NCAA power brokers will meet once more Wednesday to revisit their current plan for recruiting and team activities in college football. At the moment, the sport’s governing body has left the team-related activities to the individual schools and conferences. For recruiting, though, they’ve taken unprecedented steps that have altered the landscape – and it’s only just the beginning.
Back in March, the NCAA declared that all in-person recruiting would be banned for the foreseeable future. That embargo was originally set to the end of April, then extended through the end of May. That meant that no recruits could visit schools this spring, nor could coaches hit the road to visit and evaluate recruits the last two months. That’s a blow not just to the schools, but to thousands of recruits around the nation.
Prospects use their spring to unofficially visit many of their top schools and narrow down their recruitment. In many cases, it gives them an opportunity to move ahead and make their college decisions. The recruits are able to see the coaches in action at practices, learning about their coaching style, and even get to talk with some of the current players to get “the real scoop.” As for an environment, if they haven’t already taken in a game in the fall, a spring game can give them a relatively good idea of how rabid the fan base and what it would be like to play at that school.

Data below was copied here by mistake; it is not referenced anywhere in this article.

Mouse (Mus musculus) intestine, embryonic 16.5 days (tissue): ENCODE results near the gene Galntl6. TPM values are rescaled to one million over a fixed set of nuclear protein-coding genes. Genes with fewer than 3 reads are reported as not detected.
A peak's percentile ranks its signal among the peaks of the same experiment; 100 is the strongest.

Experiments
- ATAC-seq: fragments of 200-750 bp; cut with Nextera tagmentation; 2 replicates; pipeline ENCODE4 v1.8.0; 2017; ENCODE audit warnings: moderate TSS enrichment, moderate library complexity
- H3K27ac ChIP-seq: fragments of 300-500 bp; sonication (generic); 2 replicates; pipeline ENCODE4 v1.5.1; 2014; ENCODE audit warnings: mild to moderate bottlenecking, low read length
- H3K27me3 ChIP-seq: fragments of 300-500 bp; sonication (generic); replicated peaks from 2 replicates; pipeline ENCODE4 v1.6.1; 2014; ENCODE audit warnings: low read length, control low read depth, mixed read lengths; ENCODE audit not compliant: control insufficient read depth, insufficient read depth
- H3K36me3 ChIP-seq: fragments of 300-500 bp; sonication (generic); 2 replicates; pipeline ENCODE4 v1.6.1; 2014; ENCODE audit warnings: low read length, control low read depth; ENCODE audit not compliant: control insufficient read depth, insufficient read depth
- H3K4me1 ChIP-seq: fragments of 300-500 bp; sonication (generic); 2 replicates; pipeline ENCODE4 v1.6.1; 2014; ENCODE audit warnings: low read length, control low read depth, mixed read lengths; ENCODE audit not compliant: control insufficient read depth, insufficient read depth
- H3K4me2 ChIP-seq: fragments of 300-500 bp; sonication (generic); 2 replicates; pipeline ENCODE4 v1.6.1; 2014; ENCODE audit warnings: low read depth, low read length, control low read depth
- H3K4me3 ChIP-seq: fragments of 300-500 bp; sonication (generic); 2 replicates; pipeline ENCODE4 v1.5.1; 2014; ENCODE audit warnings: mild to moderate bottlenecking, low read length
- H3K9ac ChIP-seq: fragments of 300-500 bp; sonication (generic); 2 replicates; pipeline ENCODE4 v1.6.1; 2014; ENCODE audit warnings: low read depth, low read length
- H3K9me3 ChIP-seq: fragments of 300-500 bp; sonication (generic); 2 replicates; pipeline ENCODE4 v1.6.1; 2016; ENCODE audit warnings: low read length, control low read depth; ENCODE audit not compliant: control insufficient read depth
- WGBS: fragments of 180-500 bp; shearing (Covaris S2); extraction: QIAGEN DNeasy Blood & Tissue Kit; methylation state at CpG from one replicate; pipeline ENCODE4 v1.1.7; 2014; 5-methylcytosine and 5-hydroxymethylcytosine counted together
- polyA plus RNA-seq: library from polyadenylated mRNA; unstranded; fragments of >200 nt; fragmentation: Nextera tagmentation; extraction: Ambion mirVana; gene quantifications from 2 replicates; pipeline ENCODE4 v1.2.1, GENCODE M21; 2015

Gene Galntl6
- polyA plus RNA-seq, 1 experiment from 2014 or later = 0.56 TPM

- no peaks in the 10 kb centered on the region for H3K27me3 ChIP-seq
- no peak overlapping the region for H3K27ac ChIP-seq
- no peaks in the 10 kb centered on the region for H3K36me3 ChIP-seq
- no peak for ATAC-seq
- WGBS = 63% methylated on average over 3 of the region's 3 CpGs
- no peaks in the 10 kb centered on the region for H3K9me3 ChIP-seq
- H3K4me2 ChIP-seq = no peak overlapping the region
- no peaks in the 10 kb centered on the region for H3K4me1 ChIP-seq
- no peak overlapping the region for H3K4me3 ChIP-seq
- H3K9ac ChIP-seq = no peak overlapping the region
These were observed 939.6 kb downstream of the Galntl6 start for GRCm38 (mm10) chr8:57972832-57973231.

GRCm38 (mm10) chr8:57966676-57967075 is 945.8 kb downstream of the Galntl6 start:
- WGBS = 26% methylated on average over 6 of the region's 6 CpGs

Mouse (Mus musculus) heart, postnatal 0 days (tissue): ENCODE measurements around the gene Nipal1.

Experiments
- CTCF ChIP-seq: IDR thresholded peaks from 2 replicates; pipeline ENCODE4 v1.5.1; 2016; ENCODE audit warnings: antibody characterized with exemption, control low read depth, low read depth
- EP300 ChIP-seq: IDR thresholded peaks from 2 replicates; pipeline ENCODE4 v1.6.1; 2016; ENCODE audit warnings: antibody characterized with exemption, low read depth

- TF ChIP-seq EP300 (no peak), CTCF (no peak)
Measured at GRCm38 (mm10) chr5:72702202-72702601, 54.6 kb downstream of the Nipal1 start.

Around mid-April, those spring games mark the end of unofficial visits for these kids. Then, the coaching staffs turn around and visit them – and their younger counterparts. From mid-April to the end of May is usually what is known as the “evaluation period.” Assistant coaches scatter all across the country to watch players go through workouts, participate in spring practice, and even get their transcripts.
It’s during this six-week period that thousands among thousands of new offers are extended. This evaluation period is as important to rising sophomores and juniors as any six weeks during their high school career, at least as far as securing a new offer.
All of that’s gone now, and there’s no telling when it might come back. West Virginia University, like many schools, has canceled recruiting camps through the end of June. Other programs have already canceled them for the entire summer. Those are more opportunities for coaches to evaluate and extend new offers.
There’s one catch: recruiting camps are canceled, but in-person recruiting should open back up, allowing for unofficial or official visits. The reasoning – and it could change on Wednesday – is that recruiting camps involved hundreds of high school kids, their families, coaches, staffers, trainers, and more cramming into one field. These visits? It’s a recruit and their parents plus a coach or two at a time. Far more reasonable given the circumstances.
So what happens Wednesday? Does the in-person ban get extended another month? Will the NCAA flip the July dead period when recruiting was not allowed, basically making June the new dead period and allowing for visits and camps in July? It’s hard to know. Much like everything else with this pandemic, recruiting is in wait-and-see mode.